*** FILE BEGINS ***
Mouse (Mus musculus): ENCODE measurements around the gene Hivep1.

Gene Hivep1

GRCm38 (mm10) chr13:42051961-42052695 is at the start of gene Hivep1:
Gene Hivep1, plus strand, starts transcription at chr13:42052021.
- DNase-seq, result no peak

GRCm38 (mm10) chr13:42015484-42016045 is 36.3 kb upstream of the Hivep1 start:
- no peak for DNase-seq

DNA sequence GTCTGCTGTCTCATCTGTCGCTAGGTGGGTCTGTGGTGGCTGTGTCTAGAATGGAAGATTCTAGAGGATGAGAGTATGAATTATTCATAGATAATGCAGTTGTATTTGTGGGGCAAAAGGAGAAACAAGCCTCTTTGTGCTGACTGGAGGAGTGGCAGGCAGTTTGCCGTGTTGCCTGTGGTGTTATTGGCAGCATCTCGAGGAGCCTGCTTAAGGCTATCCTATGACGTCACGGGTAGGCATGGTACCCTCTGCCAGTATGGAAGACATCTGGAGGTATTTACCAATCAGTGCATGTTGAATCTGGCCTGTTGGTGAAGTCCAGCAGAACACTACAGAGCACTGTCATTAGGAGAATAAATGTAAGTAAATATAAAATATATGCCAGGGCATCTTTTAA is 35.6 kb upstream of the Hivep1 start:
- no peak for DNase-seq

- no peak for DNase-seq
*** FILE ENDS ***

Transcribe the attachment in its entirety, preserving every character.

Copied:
Mouse (Mus musculus): ENCODE measurements around the gene Hivep1.

Gene Hivep1

GRCm38 (mm10) chr13:42051961-42052695 is at the start of gene Hivep1:
Gene Hivep1, plus strand, starts transcription at chr13:42052021.
- DNase-seq, result no peak

GRCm38 (mm10) chr13:42015484-42016045 is 36.3 kb upstream of the Hivep1 start:
- no peak for DNase-seq

DNA sequence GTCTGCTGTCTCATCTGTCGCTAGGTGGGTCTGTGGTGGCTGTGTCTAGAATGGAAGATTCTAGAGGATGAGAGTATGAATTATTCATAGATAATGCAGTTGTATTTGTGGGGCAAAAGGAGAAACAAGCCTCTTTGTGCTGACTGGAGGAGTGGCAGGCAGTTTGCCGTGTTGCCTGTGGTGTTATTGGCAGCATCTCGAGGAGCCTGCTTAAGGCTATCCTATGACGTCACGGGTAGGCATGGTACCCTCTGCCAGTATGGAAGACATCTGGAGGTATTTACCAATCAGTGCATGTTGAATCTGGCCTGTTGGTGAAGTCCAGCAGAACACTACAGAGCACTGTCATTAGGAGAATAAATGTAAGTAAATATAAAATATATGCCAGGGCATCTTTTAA is 35.6 kb upstream of the Hivep1 start:
- no peak for DNase-seq

- no peak for DNase-seq